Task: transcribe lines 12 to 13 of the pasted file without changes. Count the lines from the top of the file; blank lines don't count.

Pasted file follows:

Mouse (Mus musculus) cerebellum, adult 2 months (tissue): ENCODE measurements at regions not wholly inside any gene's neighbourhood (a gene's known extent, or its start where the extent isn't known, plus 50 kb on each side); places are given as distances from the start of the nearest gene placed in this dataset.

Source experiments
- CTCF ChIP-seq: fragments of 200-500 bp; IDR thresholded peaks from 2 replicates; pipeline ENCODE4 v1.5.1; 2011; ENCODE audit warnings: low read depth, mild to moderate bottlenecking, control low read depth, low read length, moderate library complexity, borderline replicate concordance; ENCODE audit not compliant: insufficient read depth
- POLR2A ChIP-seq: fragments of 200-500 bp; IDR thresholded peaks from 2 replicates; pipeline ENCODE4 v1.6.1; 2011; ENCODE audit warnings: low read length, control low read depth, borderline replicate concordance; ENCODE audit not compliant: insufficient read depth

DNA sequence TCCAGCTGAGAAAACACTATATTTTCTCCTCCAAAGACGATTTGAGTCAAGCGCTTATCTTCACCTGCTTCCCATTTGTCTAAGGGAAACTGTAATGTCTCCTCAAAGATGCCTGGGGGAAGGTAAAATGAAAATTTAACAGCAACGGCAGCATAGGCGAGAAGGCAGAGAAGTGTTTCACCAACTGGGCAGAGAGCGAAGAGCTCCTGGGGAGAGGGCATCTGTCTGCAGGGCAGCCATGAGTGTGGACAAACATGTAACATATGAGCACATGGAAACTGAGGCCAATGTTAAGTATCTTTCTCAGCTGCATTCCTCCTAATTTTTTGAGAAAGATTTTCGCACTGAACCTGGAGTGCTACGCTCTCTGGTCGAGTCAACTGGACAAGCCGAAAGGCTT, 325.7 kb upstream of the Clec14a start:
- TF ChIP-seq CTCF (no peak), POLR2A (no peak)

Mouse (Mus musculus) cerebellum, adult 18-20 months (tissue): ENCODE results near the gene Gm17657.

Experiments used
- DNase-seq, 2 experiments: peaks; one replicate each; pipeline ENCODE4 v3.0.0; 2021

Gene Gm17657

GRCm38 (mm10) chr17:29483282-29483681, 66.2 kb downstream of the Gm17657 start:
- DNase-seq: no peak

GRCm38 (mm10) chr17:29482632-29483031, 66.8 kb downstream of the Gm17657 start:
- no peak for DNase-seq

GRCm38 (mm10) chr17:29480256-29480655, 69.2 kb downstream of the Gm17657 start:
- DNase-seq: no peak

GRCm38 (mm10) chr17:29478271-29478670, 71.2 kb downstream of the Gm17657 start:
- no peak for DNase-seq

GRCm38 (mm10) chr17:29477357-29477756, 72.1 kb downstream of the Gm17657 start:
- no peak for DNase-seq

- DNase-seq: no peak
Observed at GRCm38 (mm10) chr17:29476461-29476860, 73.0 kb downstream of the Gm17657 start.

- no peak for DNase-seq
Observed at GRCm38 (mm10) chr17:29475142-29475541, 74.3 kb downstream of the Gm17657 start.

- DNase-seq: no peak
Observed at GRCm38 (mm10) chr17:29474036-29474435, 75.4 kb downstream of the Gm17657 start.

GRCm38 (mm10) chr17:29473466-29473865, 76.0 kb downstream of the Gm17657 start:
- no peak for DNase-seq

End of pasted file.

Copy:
- DNase-seq: no peak

GRCm38 (mm10) chr17:29482632-29483031, 66.8 kb downstream of the Gm17657 start: